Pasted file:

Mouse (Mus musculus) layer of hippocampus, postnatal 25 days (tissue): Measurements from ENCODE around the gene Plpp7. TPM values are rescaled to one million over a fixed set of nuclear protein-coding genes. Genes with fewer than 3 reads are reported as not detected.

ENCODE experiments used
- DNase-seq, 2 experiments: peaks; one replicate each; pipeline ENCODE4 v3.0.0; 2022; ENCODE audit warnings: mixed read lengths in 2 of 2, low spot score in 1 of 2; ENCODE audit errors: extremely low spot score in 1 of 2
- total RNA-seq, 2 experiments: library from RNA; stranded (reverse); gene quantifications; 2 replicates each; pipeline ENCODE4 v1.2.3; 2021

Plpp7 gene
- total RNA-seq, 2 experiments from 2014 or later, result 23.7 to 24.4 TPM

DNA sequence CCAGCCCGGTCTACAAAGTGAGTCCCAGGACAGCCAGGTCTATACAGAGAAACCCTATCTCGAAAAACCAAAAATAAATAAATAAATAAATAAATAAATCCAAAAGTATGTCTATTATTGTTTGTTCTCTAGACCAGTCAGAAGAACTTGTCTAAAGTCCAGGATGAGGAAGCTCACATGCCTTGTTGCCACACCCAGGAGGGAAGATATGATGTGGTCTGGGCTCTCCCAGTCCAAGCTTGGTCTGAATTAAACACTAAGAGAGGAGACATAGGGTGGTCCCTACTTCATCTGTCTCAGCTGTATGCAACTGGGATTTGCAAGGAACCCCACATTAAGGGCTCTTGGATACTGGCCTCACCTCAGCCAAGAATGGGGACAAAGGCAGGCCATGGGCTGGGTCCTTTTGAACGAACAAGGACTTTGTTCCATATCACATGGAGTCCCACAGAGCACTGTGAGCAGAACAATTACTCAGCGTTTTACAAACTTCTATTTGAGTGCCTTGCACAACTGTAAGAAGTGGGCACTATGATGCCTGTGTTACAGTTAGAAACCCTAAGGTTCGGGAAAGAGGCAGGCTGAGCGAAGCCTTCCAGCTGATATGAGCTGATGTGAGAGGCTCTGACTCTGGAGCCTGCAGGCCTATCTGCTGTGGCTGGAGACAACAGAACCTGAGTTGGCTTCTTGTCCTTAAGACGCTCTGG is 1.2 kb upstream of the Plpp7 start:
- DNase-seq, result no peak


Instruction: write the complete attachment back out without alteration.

Mouse (Mus musculus) layer of hippocampus, postnatal 25 days (tissue): Measurements from ENCODE around the gene Plpp7. TPM values are rescaled to one million over a fixed set of nuclear protein-coding genes. Genes with fewer than 3 reads are reported as not detected.

ENCODE experiments used
- DNase-seq, 2 experiments: peaks; one replicate each; pipeline ENCODE4 v3.0.0; 2022; ENCODE audit warnings: mixed read lengths in 2 of 2, low spot score in 1 of 2; ENCODE audit errors: extremely low spot score in 1 of 2
- total RNA-seq, 2 experiments: library from RNA; stranded (reverse); gene quantifications; 2 replicates each; pipeline ENCODE4 v1.2.3; 2021

Plpp7 gene
- total RNA-seq, 2 experiments from 2014 or later, result 23.7 to 24.4 TPM

DNA sequence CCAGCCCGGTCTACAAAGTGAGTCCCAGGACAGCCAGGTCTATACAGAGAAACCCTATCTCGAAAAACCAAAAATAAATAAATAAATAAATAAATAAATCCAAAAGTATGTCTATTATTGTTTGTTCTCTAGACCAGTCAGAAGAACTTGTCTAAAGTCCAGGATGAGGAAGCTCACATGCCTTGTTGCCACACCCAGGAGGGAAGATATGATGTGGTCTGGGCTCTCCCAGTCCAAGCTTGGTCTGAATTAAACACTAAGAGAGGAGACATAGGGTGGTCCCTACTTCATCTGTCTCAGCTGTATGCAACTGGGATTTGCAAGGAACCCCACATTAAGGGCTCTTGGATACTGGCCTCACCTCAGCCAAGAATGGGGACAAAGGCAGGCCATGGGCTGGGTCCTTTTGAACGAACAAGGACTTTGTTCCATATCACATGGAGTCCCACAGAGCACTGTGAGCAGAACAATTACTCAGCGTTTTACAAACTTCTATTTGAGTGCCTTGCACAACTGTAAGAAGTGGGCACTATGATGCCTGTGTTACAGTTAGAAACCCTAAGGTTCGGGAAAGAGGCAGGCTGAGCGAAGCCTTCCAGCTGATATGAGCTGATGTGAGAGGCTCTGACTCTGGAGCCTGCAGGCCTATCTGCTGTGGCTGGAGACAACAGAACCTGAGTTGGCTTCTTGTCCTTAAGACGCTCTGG is 1.2 kb upstream of the Plpp7 start:
- DNase-seq, result no peak